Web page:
Next month, a lion will dance and shake its way down Spadina Avenue during the annual Chinatown Festival once more.
It’s a vibrant and popular local tradition that features cultural performances, food, artists, music and much more. The lion dance is believed to bring good luck and prosperity, and given the challenges facing Chinatowns throughout North America, this essential Toronto neighbourhood needs it. As does the entire downtown.
Toronto’s Chinatown stands as a testament to the enduring spirit, vibrant culture and contributions of the city’s Chinese community. But will it survive another generation? Maybe not.
Toronto’s Chinatown is not alone in its challenges. Chinatowns across North America are facing threats of gentrification and affordability, not to mention a rise in anti-Asian racism.
In a display of solidarity, representatives from various Chinatowns gathered earlier this year to address these shared concerns and explore strategies for revitalization. The representatives highlighted the need for collaborative action from local governments, community organizations and the public to protect these vibrant areas.
“An important way of celebrating the achievements of Asian-Canadians is by investing in our Chinatowns and the entrepreneurs who make them succeed. Today’s historic investment preserves an important piece of Asian-Canadian history as we work to create a more inclusive Canada for today and for generations to come,” said Mary Ng, Canada’s minister of international trade, export promotion, small business and economic development.
The city is moving forward with the next phase of a study on Chinatown as well as the creation of a greater citywide Cultural Districts Program that looks for innovative ways to preserve and support local culture across several neighbourhoods.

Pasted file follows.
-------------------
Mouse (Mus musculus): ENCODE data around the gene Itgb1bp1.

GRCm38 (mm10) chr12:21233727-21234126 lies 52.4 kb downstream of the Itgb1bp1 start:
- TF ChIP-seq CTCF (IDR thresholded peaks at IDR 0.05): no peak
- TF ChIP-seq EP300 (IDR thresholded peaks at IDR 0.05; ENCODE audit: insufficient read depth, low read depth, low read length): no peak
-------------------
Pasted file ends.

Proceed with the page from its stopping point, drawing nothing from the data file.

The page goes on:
The Chinatown study, according to city councillor Ausma Malik, in whose ward Chinatown partly sits, is currently in Phase 2, where community engagement is taking place through broad consultation led by a facilitator. The aim is to identify community vision and priorities. In the coming months, the city will work on incorporating feedback and developing a draft framework to present back to the community.
Phase 1 began in September 2022, Phase 2 started in the spring and will continue until fall, and Phase 3 will occur from fall to the following summer.
“We are looking at the development and the growth in the area in a thoughtful way,” said Malik, “and one that appreciates and centres community concerns. We know that Chinatowns have been under threat for a long time. And what we’ve been hearing from community members and folks who have been engaged in what the preservation of Chinatown looks like is to really make sure that we are getting ahead of this.”
Easier said than done. There are multiple development applications in the area that will impact local business and residents and a provincial government intent on pushing housing forward at lightning speed.
Gentrification and urban development pressures threaten the character and affordability that Chinatown offers. Striking a balance between revitalization and preservation becomes crucial.
Toronto placemaker and urban policy expert Jay Pitter spearheaded a proposal that outlined the Cultural Districts Program and its importance. Pitter writes in the executive summary of the need to protect and promote affordable housing options within cultural districts, and that’s something Malik said she is hearing as well.
“What we’re hearing from community members, from local businesses is that we want to make sure that we are minimizing displacement,” Malik said, “and that we are preserving what the neighbourhood has been for so many low-income newcomers to be able to imagine a future in the city.”
Supporting local businesses within Chinatown is also essential for its economic vitality, and the city could and should be asked to create incentives and programs to assist small businesses and attract investment.
“The motto of our city is “Diversity, our strength,” said Malik. “One of the most exciting parts of our city are the neighbourhoods that we have that speak to that cultural heritage, that speak to the stories of the people who decided to make Toronto their home.”
Let’s make sure we stay true to that motto, beginning with Chinatown.